SALEM, VA. – Michelle Morgan, an assistant athletic director at St. Thomas, walked into the Salem Civic Center trailed by the crew from the Big Neighbor, the radio home of Tommies football.
Morgan saw Carey Harveycutter, the director of tourism for the city of Salem, and said: “Thanks for taking care of that problem for us.’’
Harveycutter expressed his appreciation for the thank you and said: “We’re here to help if needed.’’
The problem involved a pair of charter flights for Tommies fans that arrived on Thursday with the plan to leave after Friday night’s Stagg Bowl, the game that decides the NCAA Division III football title.
Roanoke-Blacksburg Regional is a small airport and the TSA stops staffing at 7 p.m. and does not reopen until 4:30 a.m.
This was brought to Harveycutter’s attention, and he called a long-time Congressman who used to serve this district and, soon, the TSA had agreed to have a couple of people on duty to clear the Tommies delegation for a departure to Minneapolis-St. Paul closer to midnight.
Chalk up one more gold star for Salem’s dedication as hosts to Division III championships. It was 1993 when the NCAA moved the Stagg Bowl to Salem and there has been no reason to move.
The city also has been home for 21 championships in men’s basketball in the Civic Center and the home for the Division III softball tournament at its Moyer Park complex.
Friday night’s football game between St. Thomas and Mount Union put the total number of NCAA championships held in Salem at 77.
It all started when Harveycutter, assistant city manager Forrest Jones and Dan Woolridge, the commissioner of the Old Dominion Conference, went to Marco Island for an NCAA convention to pitch moving the football championship to Salem.
“What we offered to the NCAA was a place to hold the game that was going to appreciate Division III for what it is … for the unique relationship between being a student and an athlete,’’ Harveycutter said.
It was wickedly cold and the wind was howling when Mount Union defeated Rowan on Dec. 11, 1993, when the first Stagg Bowl was played in Salem Stadium. The first 20 Stagg Bowls had been played in three different locations.
A visitor to Harveycutter’s anteroom in the Civic Center asked if there were second thoughts when the weather turned out so miserable in 1993. The ringing of his cell phone saved Carey from answering that question.
“Hello, Forrest,’’ Harveycutter said.
Pause. “They went to get their nails done.’’
Pause. “I’ll be here until 3 o’clock … so stop in and we’ll take care of that.’’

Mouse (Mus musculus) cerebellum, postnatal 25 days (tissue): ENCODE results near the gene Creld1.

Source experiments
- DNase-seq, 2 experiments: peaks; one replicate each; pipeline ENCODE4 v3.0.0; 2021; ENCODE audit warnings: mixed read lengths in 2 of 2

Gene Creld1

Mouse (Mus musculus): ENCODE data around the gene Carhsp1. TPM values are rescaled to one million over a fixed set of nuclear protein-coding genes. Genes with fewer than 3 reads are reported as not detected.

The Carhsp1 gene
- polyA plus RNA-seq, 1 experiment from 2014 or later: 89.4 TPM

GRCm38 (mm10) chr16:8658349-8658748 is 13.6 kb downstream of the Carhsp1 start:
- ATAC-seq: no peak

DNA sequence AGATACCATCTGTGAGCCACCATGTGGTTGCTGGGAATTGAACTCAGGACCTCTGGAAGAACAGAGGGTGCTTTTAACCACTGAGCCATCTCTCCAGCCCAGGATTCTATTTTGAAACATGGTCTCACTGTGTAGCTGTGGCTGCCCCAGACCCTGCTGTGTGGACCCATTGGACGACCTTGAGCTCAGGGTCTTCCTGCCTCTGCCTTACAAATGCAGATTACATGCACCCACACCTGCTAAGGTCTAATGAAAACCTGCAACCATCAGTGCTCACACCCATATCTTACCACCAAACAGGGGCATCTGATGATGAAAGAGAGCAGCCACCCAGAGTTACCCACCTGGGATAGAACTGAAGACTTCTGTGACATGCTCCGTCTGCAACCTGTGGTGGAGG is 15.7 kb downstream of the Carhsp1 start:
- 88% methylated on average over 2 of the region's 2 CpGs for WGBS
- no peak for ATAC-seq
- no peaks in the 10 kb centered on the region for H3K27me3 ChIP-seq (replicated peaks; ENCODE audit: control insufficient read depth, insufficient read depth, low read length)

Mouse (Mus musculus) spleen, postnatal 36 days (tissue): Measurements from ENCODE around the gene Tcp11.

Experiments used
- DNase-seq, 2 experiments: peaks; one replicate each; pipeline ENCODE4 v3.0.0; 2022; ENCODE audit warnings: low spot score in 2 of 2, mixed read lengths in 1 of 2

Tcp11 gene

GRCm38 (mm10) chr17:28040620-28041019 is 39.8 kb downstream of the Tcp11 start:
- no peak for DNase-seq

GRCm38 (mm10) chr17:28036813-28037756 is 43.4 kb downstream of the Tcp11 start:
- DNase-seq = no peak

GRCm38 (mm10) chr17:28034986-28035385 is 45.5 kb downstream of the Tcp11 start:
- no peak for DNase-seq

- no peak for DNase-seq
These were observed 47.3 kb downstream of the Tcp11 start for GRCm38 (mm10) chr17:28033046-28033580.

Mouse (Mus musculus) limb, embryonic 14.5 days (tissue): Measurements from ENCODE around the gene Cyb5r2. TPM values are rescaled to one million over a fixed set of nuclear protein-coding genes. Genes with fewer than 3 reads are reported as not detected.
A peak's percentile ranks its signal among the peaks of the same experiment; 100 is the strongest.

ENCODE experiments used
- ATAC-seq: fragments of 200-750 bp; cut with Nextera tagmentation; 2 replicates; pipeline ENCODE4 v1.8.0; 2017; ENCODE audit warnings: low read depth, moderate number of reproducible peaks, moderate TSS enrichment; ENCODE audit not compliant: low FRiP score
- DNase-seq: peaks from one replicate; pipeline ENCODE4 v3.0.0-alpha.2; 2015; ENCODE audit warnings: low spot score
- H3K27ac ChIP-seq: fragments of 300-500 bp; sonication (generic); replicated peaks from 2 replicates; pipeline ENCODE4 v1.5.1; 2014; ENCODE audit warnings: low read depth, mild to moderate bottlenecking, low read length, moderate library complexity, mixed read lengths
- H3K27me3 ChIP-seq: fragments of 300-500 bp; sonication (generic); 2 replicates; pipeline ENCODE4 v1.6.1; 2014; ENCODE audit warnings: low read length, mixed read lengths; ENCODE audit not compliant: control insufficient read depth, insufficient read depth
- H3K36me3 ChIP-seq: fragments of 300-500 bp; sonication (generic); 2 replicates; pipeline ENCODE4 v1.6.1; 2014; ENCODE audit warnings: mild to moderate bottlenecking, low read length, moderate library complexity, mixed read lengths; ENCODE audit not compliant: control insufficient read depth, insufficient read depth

When the call was finished, Harveycutter confirmed he was talking to Forrest Jones, fellow visionary for Salem as the home to the Stagg Bowl.
As for the nails being done, Harveycutter said it involved the wedding of “his eldest,’’ daughter Taylor, which will take place Sunday at the Episcopalian church in Salem – the generational place of worship for Harveycutters, who go back five generations here next to the Appalachians.
Asked earlier in the conversation about his unusual last name, he said:
“As far as I can tell from my research, I am the last male Harveycutter. The name will go with me.’’
Any chance that your daughter will go for a hyphenation of her married last name? “She is not going to do that,’’ he said, with a smile.
J.W. Harveycutter was the first family member to settle here. “He was the telegrapher in Grant’s Army,’’ Carey said. “He was at Appomattox.’’
The last Mr. Harveycutter then paused and said: “That is what was found in his papers, anyway. As I’ve been told, people of that time wrote their own biographies.’’
The accounting of Salem and its relationship with Division III championships will need no enhancement when it comes to Harveycutter and the others that made the first sales pitch for their city.
“Much like your Twin Cities of Minneapolis and St. Paul, Roanoke and Salem have an interesting relationship,’’ Harveycutter said. “In this case, Roanoke is substantially larger – 95,000 to our 25,000 – and we are partners in many things.
“Salem is actually much older, dating to 1802, and we do want to have our identity. The Division III championships are a true source of civic pride. When we see photos and the TV highlights with those T-shirts, the ‘Road to Salem,’ from around the country … it is a wonderful feeling.’’